Sunday, April 15, 2012

High Stakes Testing

What is high stakes testing? What does the 16-9 Movement have to do with high stakes testing? What is the role of a Christian educator during this time of evaluation?  High stakes tests have become the norm across the nation in the last decade.  SAT testing has been around for many decades, but federal and statewide mandates have touched every teacher and student with data driven decisions. High stakes testing refers to basing the results of testing on funding, grading and sometimes even passing to the next grade level. Is it any wonder that students and teachers are experiencing high levels of stress? The 16-9 Movement guidelines can help Christian teachers to be reminded of the high calling of our positions.  I have often been asked about prayer in the classroom and one of the greatest proofs that there still is prayer is during high stakes testing.  What Christian child, parent or teacher has not prayed for wisdom, guidance, peace and more during this season?

As a Christian in the public school, you must remind yourself always of the first “16” words of the First Amendment – “Congress shall make no law respecting an establishment of religion, or prohibiting the free exercise thereof…” The prayers you are praying for your students are private, not with the students. Praying in and around the testing area, sitting in the student desks and requesting specific prayers on behalf of the students is highly encouraged when the students are not present. Students are perfectly free to pray with each other in the halls, waiting areas, cafeteria, etc. as long as they do not interrupt instructional time.  Most states have passed voluntary and even some mandatory “Moment of Silence” at the beginning of each day where students are free to pray or not to pray by choice.  (This is a link to the individual state mandates.) A believer has incredible Power to rely on during this time of testing. Sometimes we just need a little reminder. No one who is Christian should go into such an important time without prayer and dependence upon the One Who created us.  He will grant us a peace that surpasses all understanding.

Another very important part of high stakes testing for the Christian educator is our ability to exude the “9” Fruit of the Spirit. During a time of stress, a teacher who displays love, joy, peace, goodness, kindness, gentleness, patience, self-control and faithfulness will be contagious. It is our responsibility to be different and to be fragrant.  During the testing period, I believe the “9” Fruit of the Spirit can be summarized by the word integrity. Testing materials, testing schedules, testing guidelines must all be handled with integrity. Nothing should be taken for granted and all guidelines should be followed. It is incredible to see teachers who have been trained in all the guidelines, close the door of their testing room and “do their own thing.” A Christian educator is held to the highest standards and must exemplify the high expectations of the testing requirements. Let’s encourage our students to do their best, leave their worries behind and enter this testing period knowing they are well prepared. The value of their being is not based on any single test, but by the One Who created them.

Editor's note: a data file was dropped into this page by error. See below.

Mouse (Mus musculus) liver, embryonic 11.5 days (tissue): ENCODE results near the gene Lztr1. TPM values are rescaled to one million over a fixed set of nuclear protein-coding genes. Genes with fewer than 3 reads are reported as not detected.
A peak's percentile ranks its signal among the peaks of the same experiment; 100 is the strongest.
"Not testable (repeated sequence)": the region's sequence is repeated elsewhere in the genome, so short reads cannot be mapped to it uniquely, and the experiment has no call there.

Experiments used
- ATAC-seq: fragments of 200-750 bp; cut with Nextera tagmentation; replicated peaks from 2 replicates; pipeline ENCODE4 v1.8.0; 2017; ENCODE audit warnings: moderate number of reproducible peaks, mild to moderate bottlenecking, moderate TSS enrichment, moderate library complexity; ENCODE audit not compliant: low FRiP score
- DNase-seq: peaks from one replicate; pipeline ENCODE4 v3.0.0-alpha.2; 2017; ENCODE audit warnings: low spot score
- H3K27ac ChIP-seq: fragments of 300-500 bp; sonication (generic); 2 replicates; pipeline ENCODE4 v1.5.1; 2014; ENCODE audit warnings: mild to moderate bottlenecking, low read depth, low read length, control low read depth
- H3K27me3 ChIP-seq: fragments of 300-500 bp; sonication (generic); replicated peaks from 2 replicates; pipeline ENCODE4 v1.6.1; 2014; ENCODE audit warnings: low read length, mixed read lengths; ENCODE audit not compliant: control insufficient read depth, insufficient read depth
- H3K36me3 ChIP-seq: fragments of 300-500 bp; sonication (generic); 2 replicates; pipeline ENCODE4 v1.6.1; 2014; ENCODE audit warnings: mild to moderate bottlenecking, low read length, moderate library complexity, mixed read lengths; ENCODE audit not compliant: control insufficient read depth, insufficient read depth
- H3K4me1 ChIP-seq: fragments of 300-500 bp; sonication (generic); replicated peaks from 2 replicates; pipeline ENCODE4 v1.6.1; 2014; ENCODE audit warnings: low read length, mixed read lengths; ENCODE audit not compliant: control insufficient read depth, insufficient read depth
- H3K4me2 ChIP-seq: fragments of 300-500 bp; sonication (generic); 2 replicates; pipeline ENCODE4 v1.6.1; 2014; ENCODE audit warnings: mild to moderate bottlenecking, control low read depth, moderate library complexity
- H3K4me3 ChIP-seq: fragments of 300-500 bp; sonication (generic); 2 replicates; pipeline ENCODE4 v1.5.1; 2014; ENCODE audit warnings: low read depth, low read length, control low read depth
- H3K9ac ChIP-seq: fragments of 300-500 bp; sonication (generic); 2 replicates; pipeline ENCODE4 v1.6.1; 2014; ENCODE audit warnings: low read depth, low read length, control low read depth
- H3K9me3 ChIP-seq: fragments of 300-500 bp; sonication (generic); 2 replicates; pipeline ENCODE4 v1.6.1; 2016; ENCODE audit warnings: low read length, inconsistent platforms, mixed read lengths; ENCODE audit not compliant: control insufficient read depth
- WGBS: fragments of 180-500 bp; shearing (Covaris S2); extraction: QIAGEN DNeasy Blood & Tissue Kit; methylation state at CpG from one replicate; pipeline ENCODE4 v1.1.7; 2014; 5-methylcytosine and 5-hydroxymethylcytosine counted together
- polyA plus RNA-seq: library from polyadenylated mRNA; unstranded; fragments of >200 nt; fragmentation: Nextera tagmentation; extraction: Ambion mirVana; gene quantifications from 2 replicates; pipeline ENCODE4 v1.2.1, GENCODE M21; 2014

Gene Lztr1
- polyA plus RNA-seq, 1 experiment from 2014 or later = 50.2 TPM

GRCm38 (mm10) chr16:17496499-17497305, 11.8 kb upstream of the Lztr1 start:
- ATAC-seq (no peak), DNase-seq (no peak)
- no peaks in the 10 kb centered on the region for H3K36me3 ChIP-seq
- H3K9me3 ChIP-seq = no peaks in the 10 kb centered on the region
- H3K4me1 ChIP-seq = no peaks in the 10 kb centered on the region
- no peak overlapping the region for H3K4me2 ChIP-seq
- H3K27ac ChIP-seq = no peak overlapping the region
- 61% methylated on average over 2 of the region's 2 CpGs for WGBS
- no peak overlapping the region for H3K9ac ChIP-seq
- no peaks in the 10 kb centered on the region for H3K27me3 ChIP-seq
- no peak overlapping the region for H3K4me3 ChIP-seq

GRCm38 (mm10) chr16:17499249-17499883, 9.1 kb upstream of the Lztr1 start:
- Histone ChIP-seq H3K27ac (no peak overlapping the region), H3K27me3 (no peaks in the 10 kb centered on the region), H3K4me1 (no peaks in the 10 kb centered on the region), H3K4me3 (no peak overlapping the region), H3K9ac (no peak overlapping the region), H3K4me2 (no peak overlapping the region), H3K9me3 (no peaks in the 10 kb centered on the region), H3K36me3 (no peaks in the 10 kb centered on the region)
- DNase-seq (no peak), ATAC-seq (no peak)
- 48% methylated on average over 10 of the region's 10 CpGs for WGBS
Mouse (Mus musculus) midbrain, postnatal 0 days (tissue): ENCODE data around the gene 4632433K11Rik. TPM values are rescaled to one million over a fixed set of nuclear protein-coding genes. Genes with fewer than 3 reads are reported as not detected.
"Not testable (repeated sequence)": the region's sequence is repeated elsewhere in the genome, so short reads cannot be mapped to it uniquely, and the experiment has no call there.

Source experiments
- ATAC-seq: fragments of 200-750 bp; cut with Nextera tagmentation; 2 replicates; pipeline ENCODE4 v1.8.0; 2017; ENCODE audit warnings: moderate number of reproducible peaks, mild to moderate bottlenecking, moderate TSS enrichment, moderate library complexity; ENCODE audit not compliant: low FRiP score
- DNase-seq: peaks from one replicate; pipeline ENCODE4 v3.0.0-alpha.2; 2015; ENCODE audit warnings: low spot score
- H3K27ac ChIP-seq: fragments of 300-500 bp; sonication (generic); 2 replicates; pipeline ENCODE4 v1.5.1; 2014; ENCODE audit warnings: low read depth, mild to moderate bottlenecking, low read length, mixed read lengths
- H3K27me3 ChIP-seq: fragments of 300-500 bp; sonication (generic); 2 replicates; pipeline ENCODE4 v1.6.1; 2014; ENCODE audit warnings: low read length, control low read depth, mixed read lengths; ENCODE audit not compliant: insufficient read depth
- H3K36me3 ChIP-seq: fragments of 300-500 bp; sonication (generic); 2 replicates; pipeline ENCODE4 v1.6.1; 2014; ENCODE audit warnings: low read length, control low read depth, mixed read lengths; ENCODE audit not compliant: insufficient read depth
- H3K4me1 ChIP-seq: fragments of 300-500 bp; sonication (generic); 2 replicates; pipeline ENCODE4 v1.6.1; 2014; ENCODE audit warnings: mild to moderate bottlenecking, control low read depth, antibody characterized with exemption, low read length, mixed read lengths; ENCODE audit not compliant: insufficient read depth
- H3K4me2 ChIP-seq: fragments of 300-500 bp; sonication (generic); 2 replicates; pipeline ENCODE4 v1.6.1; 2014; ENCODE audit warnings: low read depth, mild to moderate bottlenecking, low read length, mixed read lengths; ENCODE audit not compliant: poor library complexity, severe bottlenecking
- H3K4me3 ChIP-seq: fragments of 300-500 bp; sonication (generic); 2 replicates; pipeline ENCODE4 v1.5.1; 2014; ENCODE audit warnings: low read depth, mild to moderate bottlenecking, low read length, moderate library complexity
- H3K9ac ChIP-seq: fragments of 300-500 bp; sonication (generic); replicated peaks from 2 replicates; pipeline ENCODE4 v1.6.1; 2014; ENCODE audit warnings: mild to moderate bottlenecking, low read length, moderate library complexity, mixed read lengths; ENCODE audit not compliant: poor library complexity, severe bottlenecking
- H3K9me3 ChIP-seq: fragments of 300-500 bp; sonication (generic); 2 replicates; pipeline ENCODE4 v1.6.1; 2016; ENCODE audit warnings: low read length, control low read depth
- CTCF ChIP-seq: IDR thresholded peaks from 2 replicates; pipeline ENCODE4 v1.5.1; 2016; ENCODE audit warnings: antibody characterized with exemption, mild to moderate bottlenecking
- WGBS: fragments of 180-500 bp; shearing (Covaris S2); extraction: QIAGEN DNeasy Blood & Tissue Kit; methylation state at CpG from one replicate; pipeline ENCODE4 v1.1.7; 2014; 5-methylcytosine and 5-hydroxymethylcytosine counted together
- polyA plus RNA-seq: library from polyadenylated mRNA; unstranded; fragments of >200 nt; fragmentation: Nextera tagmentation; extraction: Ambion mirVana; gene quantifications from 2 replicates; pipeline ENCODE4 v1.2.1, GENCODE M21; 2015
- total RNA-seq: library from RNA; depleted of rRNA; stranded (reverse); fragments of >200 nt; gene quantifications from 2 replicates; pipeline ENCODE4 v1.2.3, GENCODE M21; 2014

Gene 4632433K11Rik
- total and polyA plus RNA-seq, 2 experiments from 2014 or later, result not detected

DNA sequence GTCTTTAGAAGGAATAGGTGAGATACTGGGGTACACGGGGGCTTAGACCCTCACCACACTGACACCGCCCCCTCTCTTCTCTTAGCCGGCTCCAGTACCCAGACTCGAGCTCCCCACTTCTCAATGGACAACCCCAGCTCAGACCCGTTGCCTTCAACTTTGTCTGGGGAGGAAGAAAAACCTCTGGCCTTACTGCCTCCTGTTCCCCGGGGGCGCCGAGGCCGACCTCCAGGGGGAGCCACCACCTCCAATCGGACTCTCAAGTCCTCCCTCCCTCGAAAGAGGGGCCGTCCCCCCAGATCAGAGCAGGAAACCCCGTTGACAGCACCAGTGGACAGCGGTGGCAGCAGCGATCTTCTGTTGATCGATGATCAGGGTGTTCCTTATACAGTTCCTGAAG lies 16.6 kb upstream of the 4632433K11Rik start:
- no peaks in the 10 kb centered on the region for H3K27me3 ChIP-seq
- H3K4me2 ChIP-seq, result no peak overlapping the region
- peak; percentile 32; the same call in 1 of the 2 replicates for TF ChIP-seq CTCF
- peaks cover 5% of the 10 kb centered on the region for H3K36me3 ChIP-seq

May God bless you and your students with peace and a contagious spirit of joy on your campuses over the next few weeks of high stakes testing.  Ps. 143:1 - Teach me to do your will, for you are my God; may Your Good Spirit lead me on level ground

Prayerfully yours,

Note: To more fully understand the 16-9 Movement, please read the first blog entry by clicking here.


  1. I found that the moment of silence was a great time to pray for our school day. I have had students ask me what I do and I have told them that I take that time to pray for my ability to teach them and their ability to get what they need from me. When I started doing this, I found that my students started to take to the moment of silence. I would tell them that this was a time for them to think about their day, their behavior and the choices they plan to make. We had goals set, so I reminded them to think of these goals and their plans to meet them. I know this is why we had such a great year! I am no longer in the classroom and I hate that I don't get to take that moment with a classroom anymore, but I still pray for my role and calling to educate. :)

  2. Thank you for your great insight. Even in some of our states where a moment of silence is allowed, teachers and students don't even know about it! I am so glad you understand the power of prayer. God bless you.